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Labor Laws

OPINION
January 2, 1994 | HARRY BERNSTEIN, Harry Bernstein was for many years The Times' labor writer
It's hard to know where and how corporate executives draw the line between their legitimate quest for profits and ugly greed when they are fighting unions or slashing the size of their work force. But either way, workers almost always get trashed.
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CALIFORNIA | LOCAL
January 26, 1997 | HUGO MARTIN, TIMES STAFF WRITER
Some contractors who have received federal earthquake repair loans have repeatedly violated labor laws by underpaying their workers, but most have not been criminally prosecuted, documents and interviews show. Los Angeles housing officials who oversee the federally funded loan program have documented 17 cases of contractors who failed to pay 155 workers the "prevailing wages" required by state and federal labor laws.
OPINION
August 15, 1993 | HARRY BERNSTEIN, Harry Bernstein was for many years The Times' labor writer.
President Clinton leaned only slightly to the left by nominating the moderate Stanford law professor William Gould IV as chairman of the National Labor Relations Board. Yet his appointment, as non-controversial as it should be, has triggered opposition from some corporate executives and right-wing congressional Republicans, who fear Gould may orchestrate opposition to their attempts to create a "union-free environment" in the United States.
OPINION
April 10, 1994 | HARRY BERNSTEIN, Harry Bernstein was for many years The Times' labor writer
It is nonsense to say that workers in our democratic country have the freedom to strike without fear of being of fired, when they can be "permanently replaced." Yet top Republicans in the Senate are promising to filibuster to death a bill that would end this absurdity. The measure, titled the Workplace Fairness Act, easily passed the House. A Senate majority supports it, including some Republicans. But even the GOP filibuster, which may well kill it, isn't enough for the union-haters.
ENTERTAINMENT
June 8, 1996 | SHARON WAXMAN, WASHINGTON POST
After five years of working with babies on the set of "Dr. Quinn, Medicine Woman," nurse Laura Simmons was troubled last month when year-old twins were brought to work on the show at 8 a.m. and didn't go home until 9 p.m. The law required that the babies be on the set for no more than 4 1/2 hours. For a recent cable movie, a mother says that she brought her 3-month-old triplets to work as extras at 10 a.m. and said she was allowed to take them home at 7 p.m.
BUSINESS
June 30, 2001 | NANCY CLEELAND, TIMES STAFF WRITER
Labor law enforcement has declined markedly in California despite evidence of widespread violations in low-wage restaurant, janitorial and garment jobs, according to an analysis by the California Works Foundation. The labor-backed group found that by several measures--funding, staffing ratios and number of inspections--enforcement of laws covering wages, hours, health and safety was lower in 2000 than at the turn of each of the last three decades.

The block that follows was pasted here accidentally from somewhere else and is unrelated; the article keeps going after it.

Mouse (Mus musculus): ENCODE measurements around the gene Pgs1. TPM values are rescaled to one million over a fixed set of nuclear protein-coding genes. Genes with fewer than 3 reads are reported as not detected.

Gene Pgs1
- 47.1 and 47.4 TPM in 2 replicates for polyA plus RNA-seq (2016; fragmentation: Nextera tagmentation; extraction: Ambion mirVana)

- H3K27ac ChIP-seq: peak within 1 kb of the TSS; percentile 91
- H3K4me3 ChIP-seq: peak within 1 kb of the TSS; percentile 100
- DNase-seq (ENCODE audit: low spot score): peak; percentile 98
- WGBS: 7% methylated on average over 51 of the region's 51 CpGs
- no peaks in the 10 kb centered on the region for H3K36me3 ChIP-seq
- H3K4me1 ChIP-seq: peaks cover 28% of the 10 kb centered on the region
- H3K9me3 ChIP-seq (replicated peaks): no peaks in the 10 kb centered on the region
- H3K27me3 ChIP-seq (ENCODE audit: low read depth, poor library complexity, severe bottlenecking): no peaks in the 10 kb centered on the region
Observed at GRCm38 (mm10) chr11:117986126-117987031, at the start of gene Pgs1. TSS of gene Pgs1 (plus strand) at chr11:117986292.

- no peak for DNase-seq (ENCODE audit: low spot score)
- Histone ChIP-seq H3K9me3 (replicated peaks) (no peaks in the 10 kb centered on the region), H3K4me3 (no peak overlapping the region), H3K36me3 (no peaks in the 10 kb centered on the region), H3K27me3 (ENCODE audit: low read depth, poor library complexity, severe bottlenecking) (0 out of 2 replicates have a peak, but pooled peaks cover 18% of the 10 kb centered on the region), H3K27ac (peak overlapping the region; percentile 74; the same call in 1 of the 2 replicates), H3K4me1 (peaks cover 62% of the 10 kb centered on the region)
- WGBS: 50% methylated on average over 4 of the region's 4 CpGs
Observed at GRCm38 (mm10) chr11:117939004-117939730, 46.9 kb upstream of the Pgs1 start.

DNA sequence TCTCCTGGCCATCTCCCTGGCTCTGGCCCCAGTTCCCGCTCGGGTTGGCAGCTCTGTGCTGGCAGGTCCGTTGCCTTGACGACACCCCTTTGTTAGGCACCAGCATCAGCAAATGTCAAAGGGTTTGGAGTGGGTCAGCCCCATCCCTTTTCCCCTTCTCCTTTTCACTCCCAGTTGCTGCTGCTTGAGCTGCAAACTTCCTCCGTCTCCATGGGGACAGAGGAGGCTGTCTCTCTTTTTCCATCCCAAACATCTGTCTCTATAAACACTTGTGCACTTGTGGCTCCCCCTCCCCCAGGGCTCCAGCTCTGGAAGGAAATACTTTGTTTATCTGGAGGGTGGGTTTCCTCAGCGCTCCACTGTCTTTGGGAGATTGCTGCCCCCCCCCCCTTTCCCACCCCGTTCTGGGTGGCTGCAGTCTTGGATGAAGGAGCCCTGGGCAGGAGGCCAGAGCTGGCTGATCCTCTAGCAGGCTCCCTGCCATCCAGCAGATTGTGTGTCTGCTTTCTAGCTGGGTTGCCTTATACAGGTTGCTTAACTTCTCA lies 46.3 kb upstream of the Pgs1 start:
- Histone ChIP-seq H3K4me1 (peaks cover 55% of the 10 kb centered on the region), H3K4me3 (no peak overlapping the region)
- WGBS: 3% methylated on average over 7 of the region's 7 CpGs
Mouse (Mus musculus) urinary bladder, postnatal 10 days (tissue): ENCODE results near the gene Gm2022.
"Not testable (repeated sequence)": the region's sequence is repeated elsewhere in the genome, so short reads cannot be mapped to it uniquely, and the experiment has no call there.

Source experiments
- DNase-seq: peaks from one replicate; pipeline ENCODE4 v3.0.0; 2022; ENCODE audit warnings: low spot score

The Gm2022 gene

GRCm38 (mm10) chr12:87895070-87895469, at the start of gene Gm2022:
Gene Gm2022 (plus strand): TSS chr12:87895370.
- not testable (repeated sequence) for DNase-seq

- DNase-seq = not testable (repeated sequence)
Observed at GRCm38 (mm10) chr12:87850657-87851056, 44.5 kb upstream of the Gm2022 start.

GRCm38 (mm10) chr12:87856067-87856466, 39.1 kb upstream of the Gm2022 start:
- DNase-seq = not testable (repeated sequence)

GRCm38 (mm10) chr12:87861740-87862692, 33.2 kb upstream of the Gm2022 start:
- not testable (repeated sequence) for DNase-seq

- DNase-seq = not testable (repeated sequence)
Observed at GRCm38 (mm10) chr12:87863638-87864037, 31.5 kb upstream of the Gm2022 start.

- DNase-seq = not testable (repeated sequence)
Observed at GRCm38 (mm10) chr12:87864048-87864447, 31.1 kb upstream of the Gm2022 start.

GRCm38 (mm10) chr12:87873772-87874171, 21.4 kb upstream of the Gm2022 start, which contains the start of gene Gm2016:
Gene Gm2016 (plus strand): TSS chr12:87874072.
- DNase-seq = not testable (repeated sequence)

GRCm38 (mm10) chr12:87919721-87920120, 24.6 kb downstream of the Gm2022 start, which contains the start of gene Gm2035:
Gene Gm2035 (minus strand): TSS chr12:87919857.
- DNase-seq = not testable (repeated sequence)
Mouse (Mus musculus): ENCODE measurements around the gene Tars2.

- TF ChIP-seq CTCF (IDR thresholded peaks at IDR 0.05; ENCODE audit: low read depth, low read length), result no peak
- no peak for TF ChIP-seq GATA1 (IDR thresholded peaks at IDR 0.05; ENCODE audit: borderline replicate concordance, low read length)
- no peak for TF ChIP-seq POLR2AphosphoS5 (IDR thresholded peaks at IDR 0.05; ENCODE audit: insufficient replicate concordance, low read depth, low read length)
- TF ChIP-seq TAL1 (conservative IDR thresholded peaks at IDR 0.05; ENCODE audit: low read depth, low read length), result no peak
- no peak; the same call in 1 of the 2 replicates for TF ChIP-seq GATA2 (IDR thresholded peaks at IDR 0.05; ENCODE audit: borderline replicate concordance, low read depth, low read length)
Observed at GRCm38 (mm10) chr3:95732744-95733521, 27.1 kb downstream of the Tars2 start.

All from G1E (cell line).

CALIFORNIA | LOCAL
November 30, 1992 | ALAN ABRAHAMSON, TIMES STAFF WRITER
In black panties embellished with gold studs, rhinestones and tiny mirrors, Lexis sashayed down the stage. Soft lights glittered on her matching bra, her gold garter and her gold thigh-high boots. Around the club, a bouncer in a tuxedo picked up a wrapper someone had dropped on the soft carpet. A waitress, wearing a tuxedo-style blouse, solicited drink orders. "No pressure," the waitress said. "No two-drink minimum, nothing like that."
NEWS
March 10, 1996 | JAMES BORNEMEIER, TIMES STAFF WRITER
It was a politically irresistible idea: make Congress abide by the same workplace rules as the rest of the country. Passed overwhelmingly a year ago during the heady early days of the Republican takeover, the Congressional Accountability Act was the first item of the GOP's "contract with America" to become law. Now is the time, its GOP proponents argued, for Congress to get a taste of its own regulatory medicine.
OPINION
November 26, 2011
The Times' Nov. 23 editorial, "Clueless candidates," which criticized Newt Gingrich for his call to loosen child labor laws and allow kids to work as janitors at their schools, prompted reader Mike Gallagher to write the following defense of the former House speaker's proposal: "I can only assume that the editor did not work as a child, unlike the children of most small-business owners. I've never known a working kid who didn't have time for homework, so long as there wasn't a long transportation requirement.
NEWS
February 23, 1994 | SONNI EFRON, TIMES STAFF WRITER
Ludmilla V. Gubareva once belonged to the ranks of Russia's invisible women: the army of long-suffering middle-aged babushkas who scrub, sweep, mop and even shovel snow but get neither good wages nor respect. Now the pleasant, plump, 54-year-old charwoman and her 59-year-old sister are suing the American-managed Radisson Slavayanskaya Hotel for wrongful dismissal. They have astounded their downtrodden countrywomen by demanding $10 million each in damages.
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